Originally published in THE NEW YORK TIMES

January 4, 1999, Monday

Editorial Desk

Europe's Great Leap of Faith

The euro, the most audacious gamble in the history of currency, has become a reality. What will this crucial step toward unity mean for Europe, the United States and the world? The Op-Ed page asked several experts in economics and observers of European culture to offer their insights.

Martin Feldstein was chairman of the Council of Economic Advisers in the Reagan Administration. [This piece is one of several which appeared in the original "New York Times" article.]

European monetary union is likely to put Europe on a path to higher inflation, reversing 20 years of progress. Before the start of the monetary union, good monetary policy in the major European countries reduced inflation to less than 2 percent because of the dominant leadership of Germany's independent and fiercely anti-inflationary central bank. With the euro, Germany's dominance will end and central-bank independence may be dead.

Even when other countries had double-digit inflation back in the 1980's, public sentiment in Germany supported the tough monetary policies needed to keep inflation low. Under the rules adopted then, other European countries had to follow Germany's lead or accept the destabilizing consequences and political embarrassment of currency devaluations.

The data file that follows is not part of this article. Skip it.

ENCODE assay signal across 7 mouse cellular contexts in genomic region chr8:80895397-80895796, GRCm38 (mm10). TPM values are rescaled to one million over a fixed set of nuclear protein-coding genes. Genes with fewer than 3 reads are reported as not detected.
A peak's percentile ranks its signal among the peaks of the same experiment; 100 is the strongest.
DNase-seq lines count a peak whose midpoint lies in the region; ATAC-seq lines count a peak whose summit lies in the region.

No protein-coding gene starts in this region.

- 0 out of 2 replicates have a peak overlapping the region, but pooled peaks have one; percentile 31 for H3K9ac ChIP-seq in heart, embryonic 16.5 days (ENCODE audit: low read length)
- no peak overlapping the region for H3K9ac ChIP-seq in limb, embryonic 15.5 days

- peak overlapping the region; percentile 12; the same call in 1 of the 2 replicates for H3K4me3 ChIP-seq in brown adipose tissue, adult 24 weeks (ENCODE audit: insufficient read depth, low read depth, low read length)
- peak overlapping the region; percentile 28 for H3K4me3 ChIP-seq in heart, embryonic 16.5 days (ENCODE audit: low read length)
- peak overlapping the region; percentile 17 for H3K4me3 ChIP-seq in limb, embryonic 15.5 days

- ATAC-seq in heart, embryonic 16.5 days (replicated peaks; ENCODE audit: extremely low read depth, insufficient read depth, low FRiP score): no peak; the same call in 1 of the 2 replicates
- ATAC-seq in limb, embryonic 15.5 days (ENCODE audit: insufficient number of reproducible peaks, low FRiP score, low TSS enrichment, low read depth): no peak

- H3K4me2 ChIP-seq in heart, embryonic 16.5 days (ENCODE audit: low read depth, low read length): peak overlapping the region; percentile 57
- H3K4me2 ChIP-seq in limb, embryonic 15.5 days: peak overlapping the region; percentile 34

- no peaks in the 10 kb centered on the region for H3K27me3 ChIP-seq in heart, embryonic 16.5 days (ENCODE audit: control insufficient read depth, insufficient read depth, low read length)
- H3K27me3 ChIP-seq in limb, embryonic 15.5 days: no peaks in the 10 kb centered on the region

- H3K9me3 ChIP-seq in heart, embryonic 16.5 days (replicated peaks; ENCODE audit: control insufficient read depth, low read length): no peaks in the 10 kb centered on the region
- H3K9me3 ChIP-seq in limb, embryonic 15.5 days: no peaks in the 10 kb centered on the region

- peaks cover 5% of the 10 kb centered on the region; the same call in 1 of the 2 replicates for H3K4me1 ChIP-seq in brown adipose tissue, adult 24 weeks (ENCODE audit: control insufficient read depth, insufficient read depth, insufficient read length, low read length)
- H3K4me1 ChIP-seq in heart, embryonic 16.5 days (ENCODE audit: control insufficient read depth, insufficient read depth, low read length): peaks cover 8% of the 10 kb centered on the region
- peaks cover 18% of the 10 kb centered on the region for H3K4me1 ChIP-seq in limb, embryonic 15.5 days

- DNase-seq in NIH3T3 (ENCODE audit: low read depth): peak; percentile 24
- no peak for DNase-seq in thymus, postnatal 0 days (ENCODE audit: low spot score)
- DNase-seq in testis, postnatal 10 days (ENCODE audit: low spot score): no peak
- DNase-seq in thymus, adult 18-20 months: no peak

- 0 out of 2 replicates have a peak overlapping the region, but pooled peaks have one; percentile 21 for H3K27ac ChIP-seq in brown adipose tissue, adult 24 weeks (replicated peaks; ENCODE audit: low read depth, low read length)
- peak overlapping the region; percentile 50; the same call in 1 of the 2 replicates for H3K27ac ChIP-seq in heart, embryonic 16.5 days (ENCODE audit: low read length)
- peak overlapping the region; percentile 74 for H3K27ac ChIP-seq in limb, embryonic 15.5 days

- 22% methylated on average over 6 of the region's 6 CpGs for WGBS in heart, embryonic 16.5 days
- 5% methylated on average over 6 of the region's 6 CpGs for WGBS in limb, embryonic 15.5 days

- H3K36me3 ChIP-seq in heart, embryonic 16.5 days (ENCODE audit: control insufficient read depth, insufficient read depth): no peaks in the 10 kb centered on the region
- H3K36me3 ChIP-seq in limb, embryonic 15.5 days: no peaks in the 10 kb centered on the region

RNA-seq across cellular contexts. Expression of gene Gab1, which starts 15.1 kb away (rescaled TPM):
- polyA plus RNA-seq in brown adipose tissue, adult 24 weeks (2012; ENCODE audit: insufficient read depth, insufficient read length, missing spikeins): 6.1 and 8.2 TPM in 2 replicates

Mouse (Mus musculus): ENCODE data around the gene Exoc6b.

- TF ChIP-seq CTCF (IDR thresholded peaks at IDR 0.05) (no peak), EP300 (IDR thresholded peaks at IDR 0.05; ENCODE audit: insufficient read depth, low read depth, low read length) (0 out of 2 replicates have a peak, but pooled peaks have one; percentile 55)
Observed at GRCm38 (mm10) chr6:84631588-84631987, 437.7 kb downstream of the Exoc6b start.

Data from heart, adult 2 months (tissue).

But in the new order, the making of monetary policy and therefore the determination of inflation passes from individual national central banks to the new European Central Bank where each country has equal weight. Without the tough standard-setting by the German central bank, the process is likely to drift to higher inflation rates. Indeed, some non-German politicians favored monetary union as a way to end Germany's dominance of European monetary policy, in the mistaken hope that an easier monetary policy would have favorable long-term effects on employment and growth.

Leading European politicians are now also calling for political controls over monetary policy, a clear violation of the Maastricht treaty that established the union and an equally clear recipe for higher inflation. Although the new left-of-center Government in Germany supports this move, the higher inflation that results will be very unpopular in a country in which the majority of voters doubted the advisability of abandoning the German mark for the untried euro.

How Germany responds to the conflict caused by rising inflation will be a critical issue in Europe's political future.